Of course, I will throw a dictionary definition in here for good measure. Merriam-Webster Dictionary Online defines a mentor as “a trusted counselor or guide” (italics mine). I see mentorship as something which centers on trust; it can’t function without it. I can say “oh, I want to be this great leader-person who sets good examples all the time and gives a crap ton of good advice”; or, as someone being mentored, I can say, “I want to be shown the ways of the world through this wise persons’ eyes and have a strong leader with good advice.” Well, those are great and all, but they really mean nothing if a trusting relationship between the two people in the mentorship has not been established. However, trust isn’t something that really consciously happens, though; and forcing it is not really a good idea.
Trust is a two-way street. Not only does the person I am mentoring need to trust me, but I need to trust them as well. For me, trust is built from being personable; being real, being true, etc. A mentor can admit to making mistakes. I used to think that was a bad thing to do – after all, I am supposed to set a good example, right? Therefore, admitting I screwed up somehow or another is simply out of the question, correct? No; I’ve found it to be the opposite. I can trust the person with the good and the bad. When I first discovered this, I was telling a younger friend about a big no-no I had done – afraid I would lose her respect forever. But, to my surprise, a big grin grew on her face when I was done telling what had happened, and she said “Wow… I just want you to know, Jessica, that I look up to you so, so much!” And she helped me feel respect for myself again, despite feeling like I had really screwed my life over.
Mentorship starts with friendship. Basically, mentorship is more of something that grows rather than something that just starts. Not to say that doesn’t happen; and if it does, friendship then grows out of mentorship. It’s really more of a cycle. It can begin with a single conversation, or an activity done together. Those sorts of things are inextricably conducive to building that essential trust – because trust is built from sharing… again, on both ends, not just the mentor getting a bunch of information out of the student (or whatever the “mentoree” should be called) so he can give advice, and not just the mentor pouring out copious wise words and quoting adages. Like I said, it is essentially a friendship, and friendships are developed with exchange of stories, thoughts, advice, musings, and shared activity.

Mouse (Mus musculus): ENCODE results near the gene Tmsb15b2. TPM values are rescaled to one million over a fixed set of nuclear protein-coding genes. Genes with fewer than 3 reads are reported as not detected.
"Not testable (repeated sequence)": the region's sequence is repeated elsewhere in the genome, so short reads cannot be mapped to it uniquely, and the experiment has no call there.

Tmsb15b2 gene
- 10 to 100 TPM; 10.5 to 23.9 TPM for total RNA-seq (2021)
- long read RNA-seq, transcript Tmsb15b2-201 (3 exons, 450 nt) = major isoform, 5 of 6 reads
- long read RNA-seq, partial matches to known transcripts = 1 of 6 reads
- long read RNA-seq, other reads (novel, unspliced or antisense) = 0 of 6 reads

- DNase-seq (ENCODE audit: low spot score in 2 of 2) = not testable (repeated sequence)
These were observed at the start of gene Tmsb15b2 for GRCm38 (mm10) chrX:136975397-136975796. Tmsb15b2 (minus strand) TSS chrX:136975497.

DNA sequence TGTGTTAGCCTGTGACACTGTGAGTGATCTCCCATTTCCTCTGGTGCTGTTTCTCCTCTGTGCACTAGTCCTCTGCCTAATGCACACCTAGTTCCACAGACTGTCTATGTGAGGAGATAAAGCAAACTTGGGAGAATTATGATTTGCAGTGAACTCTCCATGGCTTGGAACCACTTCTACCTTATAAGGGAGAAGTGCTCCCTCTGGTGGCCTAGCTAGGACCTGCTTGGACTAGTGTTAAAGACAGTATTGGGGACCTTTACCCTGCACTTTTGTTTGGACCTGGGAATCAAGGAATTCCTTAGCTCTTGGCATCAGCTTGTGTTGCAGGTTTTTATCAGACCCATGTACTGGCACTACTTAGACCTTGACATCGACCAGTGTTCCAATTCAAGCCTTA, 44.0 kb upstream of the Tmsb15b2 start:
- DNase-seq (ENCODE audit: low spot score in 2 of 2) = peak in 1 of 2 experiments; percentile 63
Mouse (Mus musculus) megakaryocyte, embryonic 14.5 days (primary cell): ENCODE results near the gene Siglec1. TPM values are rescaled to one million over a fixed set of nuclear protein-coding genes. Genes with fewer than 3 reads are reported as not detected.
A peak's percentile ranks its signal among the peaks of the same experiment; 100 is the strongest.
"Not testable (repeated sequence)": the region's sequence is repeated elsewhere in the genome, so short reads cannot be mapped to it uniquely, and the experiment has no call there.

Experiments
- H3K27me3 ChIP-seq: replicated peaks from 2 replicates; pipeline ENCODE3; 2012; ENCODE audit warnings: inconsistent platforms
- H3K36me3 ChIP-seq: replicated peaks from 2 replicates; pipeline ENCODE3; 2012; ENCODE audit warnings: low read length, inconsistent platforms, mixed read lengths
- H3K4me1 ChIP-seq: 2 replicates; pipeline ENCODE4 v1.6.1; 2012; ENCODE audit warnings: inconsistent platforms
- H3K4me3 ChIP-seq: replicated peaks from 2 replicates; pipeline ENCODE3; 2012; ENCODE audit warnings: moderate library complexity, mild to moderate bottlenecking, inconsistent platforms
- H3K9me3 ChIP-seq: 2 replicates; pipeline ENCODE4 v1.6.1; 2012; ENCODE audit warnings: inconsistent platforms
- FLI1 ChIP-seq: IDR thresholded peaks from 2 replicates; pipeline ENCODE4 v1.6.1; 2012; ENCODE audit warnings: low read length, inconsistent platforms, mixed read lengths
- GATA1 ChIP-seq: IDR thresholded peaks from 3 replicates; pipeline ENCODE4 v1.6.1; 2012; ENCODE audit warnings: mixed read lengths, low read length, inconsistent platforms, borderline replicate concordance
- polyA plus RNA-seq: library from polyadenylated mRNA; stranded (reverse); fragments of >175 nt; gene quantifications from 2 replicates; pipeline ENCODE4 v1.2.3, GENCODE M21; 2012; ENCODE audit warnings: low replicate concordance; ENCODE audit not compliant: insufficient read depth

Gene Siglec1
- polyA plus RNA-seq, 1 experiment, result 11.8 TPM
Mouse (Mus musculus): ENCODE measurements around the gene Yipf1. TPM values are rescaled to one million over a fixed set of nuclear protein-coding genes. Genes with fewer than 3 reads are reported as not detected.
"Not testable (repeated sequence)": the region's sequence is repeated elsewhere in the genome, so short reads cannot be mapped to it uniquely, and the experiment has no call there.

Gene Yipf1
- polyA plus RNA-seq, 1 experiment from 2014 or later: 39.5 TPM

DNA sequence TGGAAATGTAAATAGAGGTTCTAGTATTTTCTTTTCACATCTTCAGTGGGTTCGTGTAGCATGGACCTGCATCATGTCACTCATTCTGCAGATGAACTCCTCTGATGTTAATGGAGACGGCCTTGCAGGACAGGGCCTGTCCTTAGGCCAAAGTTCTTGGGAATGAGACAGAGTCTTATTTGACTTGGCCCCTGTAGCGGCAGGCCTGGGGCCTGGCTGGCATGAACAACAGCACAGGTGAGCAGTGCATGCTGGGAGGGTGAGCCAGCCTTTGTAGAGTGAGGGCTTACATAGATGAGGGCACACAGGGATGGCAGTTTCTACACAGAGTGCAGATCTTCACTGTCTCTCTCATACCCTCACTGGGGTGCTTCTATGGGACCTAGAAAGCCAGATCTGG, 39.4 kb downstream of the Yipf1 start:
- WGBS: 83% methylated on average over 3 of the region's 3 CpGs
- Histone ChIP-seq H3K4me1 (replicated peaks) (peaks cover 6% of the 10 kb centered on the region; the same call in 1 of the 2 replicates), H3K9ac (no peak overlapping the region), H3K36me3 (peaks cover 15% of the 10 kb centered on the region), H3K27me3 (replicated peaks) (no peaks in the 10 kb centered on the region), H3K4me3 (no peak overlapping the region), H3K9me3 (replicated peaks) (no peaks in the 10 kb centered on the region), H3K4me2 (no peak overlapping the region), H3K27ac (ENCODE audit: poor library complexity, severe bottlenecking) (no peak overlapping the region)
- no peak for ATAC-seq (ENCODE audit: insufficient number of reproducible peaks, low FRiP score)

Mentorship is such a wonderful gift for both the mentor and the one being mentored. They trust each other; they help each other along; there is a mutual respect; encouragement is exchanged. It is special, it is important, it is a lovely and wonderful thing. And being on Blake’s leadership retreat as a volunteer mentor/participant/dishwasher has really taught me so much about it that I do not think I would be able to understand before now.
On the note of College Rebellion, I think mentorship is very important at this age – both to have a mentor, as well as being a mentor of some sort. It’s like teaching; they say when you teach something to someone else, you learn it better yourself. I’ve found it is the same with mentorship. Leading and guiding another person, whether you are doing so consciously and intentionally, or unconsciously and unintentionally, helps you guide yourself and understand yourself better, which, in turn, helps you be a better mentor.